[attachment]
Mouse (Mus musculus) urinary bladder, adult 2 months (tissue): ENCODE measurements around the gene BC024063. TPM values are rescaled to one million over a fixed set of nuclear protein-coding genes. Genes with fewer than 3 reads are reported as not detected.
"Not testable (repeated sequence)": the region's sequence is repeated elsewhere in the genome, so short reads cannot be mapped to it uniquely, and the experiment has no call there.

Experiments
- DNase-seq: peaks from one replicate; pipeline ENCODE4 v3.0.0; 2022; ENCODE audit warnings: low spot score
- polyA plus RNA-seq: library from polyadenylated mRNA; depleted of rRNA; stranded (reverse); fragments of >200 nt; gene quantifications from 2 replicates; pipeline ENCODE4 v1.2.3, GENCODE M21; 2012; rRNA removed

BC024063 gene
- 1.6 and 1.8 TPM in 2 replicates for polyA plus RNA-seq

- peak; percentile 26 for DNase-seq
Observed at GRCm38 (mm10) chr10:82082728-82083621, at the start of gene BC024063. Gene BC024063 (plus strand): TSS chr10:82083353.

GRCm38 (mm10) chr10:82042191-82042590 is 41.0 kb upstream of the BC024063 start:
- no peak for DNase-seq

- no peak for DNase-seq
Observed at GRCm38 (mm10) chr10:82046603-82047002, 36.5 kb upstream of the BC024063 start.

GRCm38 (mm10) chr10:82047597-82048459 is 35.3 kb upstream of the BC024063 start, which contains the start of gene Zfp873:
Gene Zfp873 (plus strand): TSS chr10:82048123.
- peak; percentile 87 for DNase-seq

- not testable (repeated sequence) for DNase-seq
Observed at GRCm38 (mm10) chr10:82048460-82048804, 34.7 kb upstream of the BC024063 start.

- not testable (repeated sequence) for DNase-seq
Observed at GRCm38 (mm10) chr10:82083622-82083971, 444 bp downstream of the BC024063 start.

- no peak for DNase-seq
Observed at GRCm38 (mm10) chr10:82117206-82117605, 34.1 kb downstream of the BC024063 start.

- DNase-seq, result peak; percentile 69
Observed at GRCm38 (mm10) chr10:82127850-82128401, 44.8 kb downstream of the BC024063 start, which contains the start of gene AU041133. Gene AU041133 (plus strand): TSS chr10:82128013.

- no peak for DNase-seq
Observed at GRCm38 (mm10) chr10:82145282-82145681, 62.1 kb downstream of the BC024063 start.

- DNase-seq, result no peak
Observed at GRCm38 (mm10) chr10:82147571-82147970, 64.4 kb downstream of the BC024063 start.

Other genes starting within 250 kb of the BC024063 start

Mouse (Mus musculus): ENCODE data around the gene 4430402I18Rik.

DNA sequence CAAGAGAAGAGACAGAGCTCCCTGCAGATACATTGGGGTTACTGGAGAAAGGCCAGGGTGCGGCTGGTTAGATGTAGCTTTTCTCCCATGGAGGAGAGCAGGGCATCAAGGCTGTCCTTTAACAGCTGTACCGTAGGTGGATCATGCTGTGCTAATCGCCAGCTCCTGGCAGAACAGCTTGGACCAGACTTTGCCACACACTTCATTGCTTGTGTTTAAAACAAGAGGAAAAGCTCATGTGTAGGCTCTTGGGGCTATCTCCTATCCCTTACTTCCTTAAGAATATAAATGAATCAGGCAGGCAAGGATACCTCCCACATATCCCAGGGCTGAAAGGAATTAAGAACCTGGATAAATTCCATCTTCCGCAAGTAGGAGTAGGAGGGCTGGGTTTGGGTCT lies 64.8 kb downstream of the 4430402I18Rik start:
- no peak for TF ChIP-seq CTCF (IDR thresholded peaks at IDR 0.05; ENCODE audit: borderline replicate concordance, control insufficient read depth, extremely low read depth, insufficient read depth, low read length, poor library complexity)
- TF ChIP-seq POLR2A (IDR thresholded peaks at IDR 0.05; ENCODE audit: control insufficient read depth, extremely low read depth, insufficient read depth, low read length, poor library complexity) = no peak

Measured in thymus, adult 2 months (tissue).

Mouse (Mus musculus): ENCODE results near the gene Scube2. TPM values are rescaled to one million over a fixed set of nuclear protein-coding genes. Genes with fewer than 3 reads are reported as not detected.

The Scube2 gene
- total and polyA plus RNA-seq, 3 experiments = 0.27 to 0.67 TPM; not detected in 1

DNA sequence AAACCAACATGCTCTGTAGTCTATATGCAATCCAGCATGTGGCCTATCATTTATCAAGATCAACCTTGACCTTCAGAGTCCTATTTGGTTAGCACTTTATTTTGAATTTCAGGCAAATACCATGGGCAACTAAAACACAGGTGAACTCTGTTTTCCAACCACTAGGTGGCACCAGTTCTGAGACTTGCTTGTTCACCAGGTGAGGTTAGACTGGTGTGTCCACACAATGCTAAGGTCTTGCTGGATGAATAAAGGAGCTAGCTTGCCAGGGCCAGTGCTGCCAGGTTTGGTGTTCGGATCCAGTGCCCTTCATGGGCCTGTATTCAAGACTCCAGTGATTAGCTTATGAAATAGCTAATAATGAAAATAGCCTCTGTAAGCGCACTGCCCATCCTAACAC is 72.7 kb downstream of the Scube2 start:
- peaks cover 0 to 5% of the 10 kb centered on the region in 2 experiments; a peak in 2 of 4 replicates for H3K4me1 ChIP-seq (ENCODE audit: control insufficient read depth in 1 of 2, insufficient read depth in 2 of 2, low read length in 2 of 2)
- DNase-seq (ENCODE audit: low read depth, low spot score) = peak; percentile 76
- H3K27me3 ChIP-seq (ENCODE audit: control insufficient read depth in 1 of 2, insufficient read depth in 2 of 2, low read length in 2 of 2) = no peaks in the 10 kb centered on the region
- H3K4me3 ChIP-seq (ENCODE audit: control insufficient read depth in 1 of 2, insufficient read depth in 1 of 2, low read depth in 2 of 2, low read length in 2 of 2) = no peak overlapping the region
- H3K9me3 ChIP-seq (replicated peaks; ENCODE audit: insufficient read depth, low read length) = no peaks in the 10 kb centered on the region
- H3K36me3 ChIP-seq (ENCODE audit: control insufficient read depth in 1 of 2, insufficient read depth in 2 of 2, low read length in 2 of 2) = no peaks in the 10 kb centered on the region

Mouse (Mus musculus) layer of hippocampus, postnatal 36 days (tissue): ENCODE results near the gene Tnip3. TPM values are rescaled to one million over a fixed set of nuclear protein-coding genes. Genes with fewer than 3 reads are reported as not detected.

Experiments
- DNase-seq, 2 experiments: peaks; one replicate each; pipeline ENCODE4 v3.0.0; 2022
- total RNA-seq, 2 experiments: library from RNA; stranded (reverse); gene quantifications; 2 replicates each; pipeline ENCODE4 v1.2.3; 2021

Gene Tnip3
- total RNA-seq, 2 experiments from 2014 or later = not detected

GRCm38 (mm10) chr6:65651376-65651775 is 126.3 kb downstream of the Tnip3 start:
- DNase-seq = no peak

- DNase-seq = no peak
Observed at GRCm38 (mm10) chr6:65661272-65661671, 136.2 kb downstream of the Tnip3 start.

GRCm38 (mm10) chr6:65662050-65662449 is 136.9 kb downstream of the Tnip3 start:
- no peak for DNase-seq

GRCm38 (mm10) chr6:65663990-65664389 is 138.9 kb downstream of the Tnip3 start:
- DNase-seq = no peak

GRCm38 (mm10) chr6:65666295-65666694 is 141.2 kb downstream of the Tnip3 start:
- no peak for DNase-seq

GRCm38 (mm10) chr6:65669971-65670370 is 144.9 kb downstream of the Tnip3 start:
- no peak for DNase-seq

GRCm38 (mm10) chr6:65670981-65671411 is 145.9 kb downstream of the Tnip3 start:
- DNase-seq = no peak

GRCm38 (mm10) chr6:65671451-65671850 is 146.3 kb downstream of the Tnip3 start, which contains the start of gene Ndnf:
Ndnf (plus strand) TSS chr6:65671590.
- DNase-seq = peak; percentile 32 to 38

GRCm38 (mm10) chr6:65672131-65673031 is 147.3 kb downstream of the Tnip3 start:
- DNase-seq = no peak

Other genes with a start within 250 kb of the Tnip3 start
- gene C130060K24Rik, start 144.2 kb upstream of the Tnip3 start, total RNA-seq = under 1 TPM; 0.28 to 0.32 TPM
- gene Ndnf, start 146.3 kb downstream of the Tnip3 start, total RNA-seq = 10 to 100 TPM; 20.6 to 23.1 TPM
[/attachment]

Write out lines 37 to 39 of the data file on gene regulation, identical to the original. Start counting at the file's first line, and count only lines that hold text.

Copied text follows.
- total and polyA plus RNA-seq, 3 experiments = 0.27 to 0.67 TPM; not detected in 1

DNA sequence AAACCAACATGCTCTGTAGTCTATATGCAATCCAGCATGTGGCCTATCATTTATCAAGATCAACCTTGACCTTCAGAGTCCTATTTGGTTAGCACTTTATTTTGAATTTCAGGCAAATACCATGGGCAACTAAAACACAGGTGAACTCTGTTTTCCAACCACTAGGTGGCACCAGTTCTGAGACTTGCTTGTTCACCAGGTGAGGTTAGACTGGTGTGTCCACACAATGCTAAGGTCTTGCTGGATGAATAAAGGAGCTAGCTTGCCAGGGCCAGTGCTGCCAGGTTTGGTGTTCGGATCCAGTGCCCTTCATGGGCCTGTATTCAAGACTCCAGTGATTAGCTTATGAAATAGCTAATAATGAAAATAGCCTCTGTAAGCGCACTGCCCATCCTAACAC is 72.7 kb downstream of the Scube2 start:
- peaks cover 0 to 5% of the 10 kb centered on the region in 2 experiments; a peak in 2 of 4 replicates for H3K4me1 ChIP-seq (ENCODE audit: control insufficient read depth in 1 of 2, insufficient read depth in 2 of 2, low read length in 2 of 2)